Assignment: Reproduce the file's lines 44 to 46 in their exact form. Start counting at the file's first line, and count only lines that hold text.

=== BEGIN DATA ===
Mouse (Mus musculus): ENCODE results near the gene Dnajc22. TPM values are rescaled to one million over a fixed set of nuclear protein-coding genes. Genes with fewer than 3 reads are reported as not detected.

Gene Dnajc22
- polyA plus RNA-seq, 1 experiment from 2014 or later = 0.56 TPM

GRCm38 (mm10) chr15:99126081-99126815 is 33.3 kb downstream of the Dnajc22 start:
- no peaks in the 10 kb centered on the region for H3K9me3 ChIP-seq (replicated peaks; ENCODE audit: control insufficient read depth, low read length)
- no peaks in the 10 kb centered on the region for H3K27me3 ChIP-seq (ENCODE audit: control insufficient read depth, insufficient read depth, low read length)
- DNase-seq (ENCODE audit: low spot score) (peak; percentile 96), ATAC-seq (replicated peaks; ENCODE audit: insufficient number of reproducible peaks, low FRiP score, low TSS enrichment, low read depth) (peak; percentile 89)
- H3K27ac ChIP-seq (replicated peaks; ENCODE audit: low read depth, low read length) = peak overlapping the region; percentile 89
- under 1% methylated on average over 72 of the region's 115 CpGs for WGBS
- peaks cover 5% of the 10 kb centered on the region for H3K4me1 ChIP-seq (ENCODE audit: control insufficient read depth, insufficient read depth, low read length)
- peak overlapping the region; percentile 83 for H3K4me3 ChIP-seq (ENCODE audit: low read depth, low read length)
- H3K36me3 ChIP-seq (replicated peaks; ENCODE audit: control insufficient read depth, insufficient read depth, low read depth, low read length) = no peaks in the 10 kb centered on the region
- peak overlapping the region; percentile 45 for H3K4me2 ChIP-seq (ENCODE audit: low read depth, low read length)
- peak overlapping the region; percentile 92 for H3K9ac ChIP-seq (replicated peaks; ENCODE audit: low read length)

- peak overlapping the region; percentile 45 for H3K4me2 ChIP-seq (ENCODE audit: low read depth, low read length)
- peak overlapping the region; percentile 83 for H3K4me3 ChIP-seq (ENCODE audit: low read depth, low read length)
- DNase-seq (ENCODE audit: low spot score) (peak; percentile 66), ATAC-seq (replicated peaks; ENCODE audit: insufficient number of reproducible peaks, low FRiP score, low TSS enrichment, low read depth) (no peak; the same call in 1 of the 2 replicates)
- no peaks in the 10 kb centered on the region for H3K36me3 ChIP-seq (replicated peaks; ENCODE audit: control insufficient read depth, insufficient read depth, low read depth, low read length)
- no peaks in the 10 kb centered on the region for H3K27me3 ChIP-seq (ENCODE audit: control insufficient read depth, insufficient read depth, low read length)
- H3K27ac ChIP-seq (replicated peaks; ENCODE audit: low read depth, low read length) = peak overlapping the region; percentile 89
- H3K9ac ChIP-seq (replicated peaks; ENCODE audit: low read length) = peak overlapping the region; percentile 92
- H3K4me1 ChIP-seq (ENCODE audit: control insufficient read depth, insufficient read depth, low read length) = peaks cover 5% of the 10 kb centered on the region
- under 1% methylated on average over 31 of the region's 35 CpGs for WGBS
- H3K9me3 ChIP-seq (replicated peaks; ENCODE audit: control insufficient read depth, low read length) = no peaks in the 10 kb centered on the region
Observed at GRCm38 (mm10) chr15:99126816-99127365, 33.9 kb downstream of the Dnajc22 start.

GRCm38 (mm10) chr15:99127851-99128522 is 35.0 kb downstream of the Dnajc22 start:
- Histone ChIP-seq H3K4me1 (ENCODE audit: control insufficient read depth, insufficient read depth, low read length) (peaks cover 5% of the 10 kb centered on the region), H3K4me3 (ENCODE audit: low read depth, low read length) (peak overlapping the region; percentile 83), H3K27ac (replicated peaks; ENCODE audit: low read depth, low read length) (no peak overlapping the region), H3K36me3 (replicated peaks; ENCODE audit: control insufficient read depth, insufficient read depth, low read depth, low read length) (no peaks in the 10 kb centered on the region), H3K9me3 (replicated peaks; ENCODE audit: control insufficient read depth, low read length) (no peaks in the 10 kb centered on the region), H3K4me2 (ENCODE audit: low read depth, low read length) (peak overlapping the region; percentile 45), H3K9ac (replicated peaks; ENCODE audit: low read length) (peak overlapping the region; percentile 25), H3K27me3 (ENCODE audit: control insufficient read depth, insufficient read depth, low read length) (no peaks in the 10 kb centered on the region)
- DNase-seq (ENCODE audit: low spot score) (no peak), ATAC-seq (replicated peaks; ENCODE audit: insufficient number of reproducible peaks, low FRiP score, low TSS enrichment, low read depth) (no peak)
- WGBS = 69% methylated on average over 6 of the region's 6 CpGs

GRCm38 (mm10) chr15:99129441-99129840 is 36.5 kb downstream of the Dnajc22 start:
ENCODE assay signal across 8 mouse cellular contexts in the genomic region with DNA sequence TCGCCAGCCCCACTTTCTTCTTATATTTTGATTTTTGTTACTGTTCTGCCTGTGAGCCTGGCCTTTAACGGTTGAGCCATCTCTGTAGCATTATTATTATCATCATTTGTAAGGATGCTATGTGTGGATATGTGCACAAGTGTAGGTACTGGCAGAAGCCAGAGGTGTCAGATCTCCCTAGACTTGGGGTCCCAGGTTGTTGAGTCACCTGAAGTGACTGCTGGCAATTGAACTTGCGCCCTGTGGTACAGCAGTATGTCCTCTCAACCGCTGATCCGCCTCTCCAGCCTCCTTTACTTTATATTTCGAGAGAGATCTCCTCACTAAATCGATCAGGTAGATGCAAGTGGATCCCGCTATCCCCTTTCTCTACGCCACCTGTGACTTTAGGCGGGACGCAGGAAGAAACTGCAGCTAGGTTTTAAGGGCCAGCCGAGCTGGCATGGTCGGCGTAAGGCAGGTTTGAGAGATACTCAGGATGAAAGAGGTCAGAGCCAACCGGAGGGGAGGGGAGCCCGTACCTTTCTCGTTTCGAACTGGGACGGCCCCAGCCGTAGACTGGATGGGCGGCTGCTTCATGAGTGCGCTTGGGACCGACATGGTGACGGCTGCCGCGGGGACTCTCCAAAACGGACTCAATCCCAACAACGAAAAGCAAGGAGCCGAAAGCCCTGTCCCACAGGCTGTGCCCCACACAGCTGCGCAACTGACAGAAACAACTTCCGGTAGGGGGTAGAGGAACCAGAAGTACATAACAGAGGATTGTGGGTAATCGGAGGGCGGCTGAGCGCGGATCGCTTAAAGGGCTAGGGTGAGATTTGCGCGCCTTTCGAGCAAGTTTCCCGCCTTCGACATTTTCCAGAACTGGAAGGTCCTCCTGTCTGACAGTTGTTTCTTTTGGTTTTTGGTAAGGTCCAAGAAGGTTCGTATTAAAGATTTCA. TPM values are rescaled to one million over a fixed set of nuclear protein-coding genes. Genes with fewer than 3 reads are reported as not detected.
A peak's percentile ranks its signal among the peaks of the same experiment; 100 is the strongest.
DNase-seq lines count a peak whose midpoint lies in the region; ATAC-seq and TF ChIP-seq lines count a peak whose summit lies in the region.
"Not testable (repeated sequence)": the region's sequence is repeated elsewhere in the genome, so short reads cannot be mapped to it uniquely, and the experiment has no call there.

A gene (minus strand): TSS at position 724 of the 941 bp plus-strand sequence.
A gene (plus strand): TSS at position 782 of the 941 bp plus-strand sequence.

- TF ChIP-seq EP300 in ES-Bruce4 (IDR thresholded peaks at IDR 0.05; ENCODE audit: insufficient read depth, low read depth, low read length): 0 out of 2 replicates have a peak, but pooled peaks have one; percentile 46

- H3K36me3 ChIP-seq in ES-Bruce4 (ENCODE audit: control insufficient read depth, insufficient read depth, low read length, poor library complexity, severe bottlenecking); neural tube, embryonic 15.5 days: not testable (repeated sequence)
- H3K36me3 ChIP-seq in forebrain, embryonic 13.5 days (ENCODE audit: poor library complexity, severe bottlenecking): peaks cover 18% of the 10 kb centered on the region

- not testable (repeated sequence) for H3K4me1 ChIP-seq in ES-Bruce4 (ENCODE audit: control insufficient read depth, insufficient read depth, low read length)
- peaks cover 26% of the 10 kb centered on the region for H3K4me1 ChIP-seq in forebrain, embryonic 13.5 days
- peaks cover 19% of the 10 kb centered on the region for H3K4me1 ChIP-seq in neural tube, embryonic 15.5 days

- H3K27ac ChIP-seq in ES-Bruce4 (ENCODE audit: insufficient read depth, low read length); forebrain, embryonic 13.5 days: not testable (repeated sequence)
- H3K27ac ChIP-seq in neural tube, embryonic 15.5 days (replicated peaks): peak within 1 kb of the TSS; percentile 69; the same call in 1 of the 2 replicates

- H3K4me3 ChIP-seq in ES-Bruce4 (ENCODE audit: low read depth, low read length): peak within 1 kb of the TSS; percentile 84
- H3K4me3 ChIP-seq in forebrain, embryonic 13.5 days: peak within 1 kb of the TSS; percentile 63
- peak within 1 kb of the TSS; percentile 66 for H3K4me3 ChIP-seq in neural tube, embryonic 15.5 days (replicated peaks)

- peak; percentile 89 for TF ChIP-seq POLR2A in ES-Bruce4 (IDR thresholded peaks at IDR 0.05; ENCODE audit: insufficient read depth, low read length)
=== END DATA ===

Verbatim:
- H3K27ac ChIP-seq in neural tube, embryonic 15.5 days (replicated peaks): peak within 1 kb of the TSS; percentile 69; the same call in 1 of the 2 replicates

- H3K4me3 ChIP-seq in ES-Bruce4 (ENCODE audit: low read depth, low read length): peak within 1 kb of the TSS; percentile 84
- H3K4me3 ChIP-seq in forebrain, embryonic 13.5 days: peak within 1 kb of the TSS; percentile 63